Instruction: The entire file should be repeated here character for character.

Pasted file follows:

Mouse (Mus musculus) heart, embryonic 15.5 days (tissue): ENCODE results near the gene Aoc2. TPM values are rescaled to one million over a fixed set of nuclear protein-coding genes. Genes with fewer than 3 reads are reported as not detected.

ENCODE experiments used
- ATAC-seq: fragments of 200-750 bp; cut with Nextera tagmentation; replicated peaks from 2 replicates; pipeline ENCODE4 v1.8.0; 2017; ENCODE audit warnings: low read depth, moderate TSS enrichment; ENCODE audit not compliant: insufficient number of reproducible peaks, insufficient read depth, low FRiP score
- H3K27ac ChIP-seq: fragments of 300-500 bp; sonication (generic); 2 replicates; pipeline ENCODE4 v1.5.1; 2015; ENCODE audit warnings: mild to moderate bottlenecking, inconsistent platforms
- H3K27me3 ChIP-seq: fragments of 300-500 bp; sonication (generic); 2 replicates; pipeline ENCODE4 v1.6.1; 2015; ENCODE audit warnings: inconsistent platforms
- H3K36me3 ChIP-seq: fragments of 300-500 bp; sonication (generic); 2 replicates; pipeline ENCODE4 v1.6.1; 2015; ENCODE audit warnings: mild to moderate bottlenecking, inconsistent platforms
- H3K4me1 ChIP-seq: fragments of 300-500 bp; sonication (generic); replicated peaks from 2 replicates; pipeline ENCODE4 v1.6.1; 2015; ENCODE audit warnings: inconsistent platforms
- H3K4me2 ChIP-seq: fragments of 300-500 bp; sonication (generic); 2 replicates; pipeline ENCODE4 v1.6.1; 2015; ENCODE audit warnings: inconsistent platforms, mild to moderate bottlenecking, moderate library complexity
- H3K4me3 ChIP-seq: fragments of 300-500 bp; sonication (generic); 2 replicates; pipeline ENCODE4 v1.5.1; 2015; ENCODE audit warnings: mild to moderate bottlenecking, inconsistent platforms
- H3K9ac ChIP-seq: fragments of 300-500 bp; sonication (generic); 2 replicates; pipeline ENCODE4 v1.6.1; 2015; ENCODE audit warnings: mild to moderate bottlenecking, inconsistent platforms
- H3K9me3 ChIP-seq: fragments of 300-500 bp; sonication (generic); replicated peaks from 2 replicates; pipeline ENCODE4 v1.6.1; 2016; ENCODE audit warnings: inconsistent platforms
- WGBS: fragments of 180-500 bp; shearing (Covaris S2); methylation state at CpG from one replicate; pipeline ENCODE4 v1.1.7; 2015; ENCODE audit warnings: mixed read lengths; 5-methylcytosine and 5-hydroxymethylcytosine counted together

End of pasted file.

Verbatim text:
Mouse (Mus musculus) heart, embryonic 15.5 days (tissue): ENCODE results near the gene Aoc2. TPM values are rescaled to one million over a fixed set of nuclear protein-coding genes. Genes with fewer than 3 reads are reported as not detected.

ENCODE experiments used
- ATAC-seq: fragments of 200-750 bp; cut with Nextera tagmentation; replicated peaks from 2 replicates; pipeline ENCODE4 v1.8.0; 2017; ENCODE audit warnings: low read depth, moderate TSS enrichment; ENCODE audit not compliant: insufficient number of reproducible peaks, insufficient read depth, low FRiP score
- H3K27ac ChIP-seq: fragments of 300-500 bp; sonication (generic); 2 replicates; pipeline ENCODE4 v1.5.1; 2015; ENCODE audit warnings: mild to moderate bottlenecking, inconsistent platforms
- H3K27me3 ChIP-seq: fragments of 300-500 bp; sonication (generic); 2 replicates; pipeline ENCODE4 v1.6.1; 2015; ENCODE audit warnings: inconsistent platforms
- H3K36me3 ChIP-seq: fragments of 300-500 bp; sonication (generic); 2 replicates; pipeline ENCODE4 v1.6.1; 2015; ENCODE audit warnings: mild to moderate bottlenecking, inconsistent platforms
- H3K4me1 ChIP-seq: fragments of 300-500 bp; sonication (generic); replicated peaks from 2 replicates; pipeline ENCODE4 v1.6.1; 2015; ENCODE audit warnings: inconsistent platforms
- H3K4me2 ChIP-seq: fragments of 300-500 bp; sonication (generic); 2 replicates; pipeline ENCODE4 v1.6.1; 2015; ENCODE audit warnings: inconsistent platforms, mild to moderate bottlenecking, moderate library complexity
- H3K4me3 ChIP-seq: fragments of 300-500 bp; sonication (generic); 2 replicates; pipeline ENCODE4 v1.5.1; 2015; ENCODE audit warnings: mild to moderate bottlenecking, inconsistent platforms
- H3K9ac ChIP-seq: fragments of 300-500 bp; sonication (generic); 2 replicates; pipeline ENCODE4 v1.6.1; 2015; ENCODE audit warnings: mild to moderate bottlenecking, inconsistent platforms
- H3K9me3 ChIP-seq: fragments of 300-500 bp; sonication (generic); replicated peaks from 2 replicates; pipeline ENCODE4 v1.6.1; 2016; ENCODE audit warnings: inconsistent platforms
- WGBS: fragments of 180-500 bp; shearing (Covaris S2); methylation state at CpG from one replicate; pipeline ENCODE4 v1.1.7; 2015; ENCODE audit warnings: mixed read lengths; 5-methylcytosine and 5-hydroxymethylcytosine counted together